On Friday, G7 health ministers met in Oxford to agree joint commitments on issues ranging from antimicrobial resistance to digital health in the wake of the COVID-19 pandemic. The resulting communique noted the broad repercussions of COVID-19 on health, health service provision and inequalities, as well as the disproportionate effects on vulnerable and marginalised groups. The health ministers also noted how the pandemic had set back progress towards achieving Universal Health Coverage and the Sustainable Development Goals.
In response to COVID-19 and to help prevent future health threats, the G7 ministers made welcome commitments to supporting the ACT-Accelerator and further embedding One Health and ‘health in all policies’ approaches. In particular, we welcome their recognition of the ‘important relationship between health, the environment and climate change’, and the need for increased coordination between health and climate ministers in the lead-up to COP26 later this year.
In all of these endeavours, the ministers noted the leadership and convening role of the World Health Organization (WHO) and we welcome their emphasis on the need for sustainable financing for WHO to effectively carry out this role.
Despite these welcome steps to address COVID-19 and pandemic preparedness, Action for Global Health notes with concern the lack of strategic leadership and concrete commitments for the strengthening of health systems in low- and middle-income countries. As COVID-19 continues to exacerbate weaknesses in health systems, and disrupts their ability to provide essential services, it has never been more important and timely for G7 leaders to scale up action and financing for health and community systems strengthening, particularly to be inclusive of and responsive to the health needs of vulnerable and marginalised groups.
Strong, resilient, equitable, community-based health systems are the foundation for achieving health equality. They are essential for the delivery of COVID-19 technologies, such as vaccines, as well as keeping other essential health services running. The text states that ‘further sustained action is needed’ but this is meaningless without commitments.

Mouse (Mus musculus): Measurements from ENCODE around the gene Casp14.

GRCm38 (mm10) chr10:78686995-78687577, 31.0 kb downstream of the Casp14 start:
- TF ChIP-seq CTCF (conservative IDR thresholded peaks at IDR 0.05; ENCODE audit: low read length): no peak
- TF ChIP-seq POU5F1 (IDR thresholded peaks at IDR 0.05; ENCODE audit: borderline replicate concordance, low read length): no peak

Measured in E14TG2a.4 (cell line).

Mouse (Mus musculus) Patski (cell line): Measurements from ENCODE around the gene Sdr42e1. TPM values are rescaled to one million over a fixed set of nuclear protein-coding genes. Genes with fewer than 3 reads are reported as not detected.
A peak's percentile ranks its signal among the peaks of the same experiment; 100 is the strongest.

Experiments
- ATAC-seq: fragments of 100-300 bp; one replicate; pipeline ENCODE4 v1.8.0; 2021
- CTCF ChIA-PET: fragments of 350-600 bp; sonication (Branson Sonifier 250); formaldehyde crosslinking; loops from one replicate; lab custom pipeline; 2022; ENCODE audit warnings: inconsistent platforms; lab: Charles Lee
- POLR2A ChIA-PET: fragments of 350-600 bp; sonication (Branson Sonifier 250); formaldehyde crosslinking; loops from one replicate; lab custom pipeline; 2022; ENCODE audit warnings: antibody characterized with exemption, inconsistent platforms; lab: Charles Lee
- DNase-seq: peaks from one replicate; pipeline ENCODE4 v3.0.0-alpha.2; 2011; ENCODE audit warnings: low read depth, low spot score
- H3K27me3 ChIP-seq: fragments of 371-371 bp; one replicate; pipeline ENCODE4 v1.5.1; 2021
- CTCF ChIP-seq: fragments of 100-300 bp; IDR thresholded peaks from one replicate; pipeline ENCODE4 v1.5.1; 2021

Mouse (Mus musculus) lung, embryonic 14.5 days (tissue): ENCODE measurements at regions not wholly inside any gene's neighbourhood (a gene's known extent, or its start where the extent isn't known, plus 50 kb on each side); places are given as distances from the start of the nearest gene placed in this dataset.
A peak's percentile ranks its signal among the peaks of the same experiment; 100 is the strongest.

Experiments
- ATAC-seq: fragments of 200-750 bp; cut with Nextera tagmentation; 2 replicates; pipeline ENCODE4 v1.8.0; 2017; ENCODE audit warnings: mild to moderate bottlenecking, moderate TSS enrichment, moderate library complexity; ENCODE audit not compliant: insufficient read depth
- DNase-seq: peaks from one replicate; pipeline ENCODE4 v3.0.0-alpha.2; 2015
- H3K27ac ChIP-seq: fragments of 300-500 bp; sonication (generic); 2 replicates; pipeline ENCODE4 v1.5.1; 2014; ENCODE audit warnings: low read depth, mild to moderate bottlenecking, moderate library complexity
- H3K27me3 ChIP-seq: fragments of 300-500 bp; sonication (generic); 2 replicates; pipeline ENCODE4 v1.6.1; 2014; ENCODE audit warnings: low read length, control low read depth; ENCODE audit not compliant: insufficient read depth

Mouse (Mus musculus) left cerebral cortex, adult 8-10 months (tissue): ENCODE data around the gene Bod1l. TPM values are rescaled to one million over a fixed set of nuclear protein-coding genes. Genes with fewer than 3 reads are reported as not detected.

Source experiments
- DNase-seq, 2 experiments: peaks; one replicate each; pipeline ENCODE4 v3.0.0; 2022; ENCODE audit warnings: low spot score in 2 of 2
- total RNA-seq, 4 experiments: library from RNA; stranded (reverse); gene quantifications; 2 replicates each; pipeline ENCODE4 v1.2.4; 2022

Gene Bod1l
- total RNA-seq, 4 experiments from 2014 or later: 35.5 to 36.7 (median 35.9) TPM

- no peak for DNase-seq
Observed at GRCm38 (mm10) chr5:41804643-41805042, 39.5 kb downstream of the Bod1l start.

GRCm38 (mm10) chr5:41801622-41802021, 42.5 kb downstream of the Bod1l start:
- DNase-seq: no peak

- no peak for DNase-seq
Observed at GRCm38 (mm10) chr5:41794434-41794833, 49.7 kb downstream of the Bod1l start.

Similarly, whilst the G7 ministers recognised with gratitude the critical role of health workers in the pandemic response, this recognition was not matched with action to fill significant global shortages of health workers – due to reach more than 18 million by 2030.
In order to deliver on the ministers’ objective to achieve equitable access to COVID-19 vaccines globally, it will be essential to increase financing for health and community systems strengthening, including through immediately filling the ACT-Accelerator health systems connector 2021 financing gap of $7.3 billion. The communique makes no mention of the financing gaps faced by all of the pillars of the ACT-Accelerator, nor the timeline through which G7 donors will be stepping up their commitments and the amount of funding G7 leaders plan to provide. Additionally, the outcome document has no references to the costs of response to the pandemic beyond the ACT-Accelerator. The G7 leaders also fail to commit to implementing equitable global access to safe, effective, quality and affordable vaccines, therapeutics and diagnostics through helping to remove intellectual property barriers or encouraging sharing of the science, know-how and technology of COVID-19 health technologies.
In a similar style of promise with no detail, the communique states that G7 leaders support vaccine dose sharing efforts but gives no indication of dose sharing plans, including amounts and timings. This is despite clear calls for G7 members to donate 20% of available COVID-19 vaccines between June and August in order to make 153 million doses available in low and lower-middle income countries.
Finally, Action for Global Health calls on the UK to evidence their commitment to the ambitions laid out on Friday by returning to the 0.7% commitment to Official Development assistance (ODA) immediately. The recent cuts to ODA have resulted in widespread closure and postponement of critical health services for vulnerable populations, at a time when they are needed the most. The commitments announced on Friday, including collaboration to end the COVID-19 pandemic and beyond, require the UK to play its part in the global response.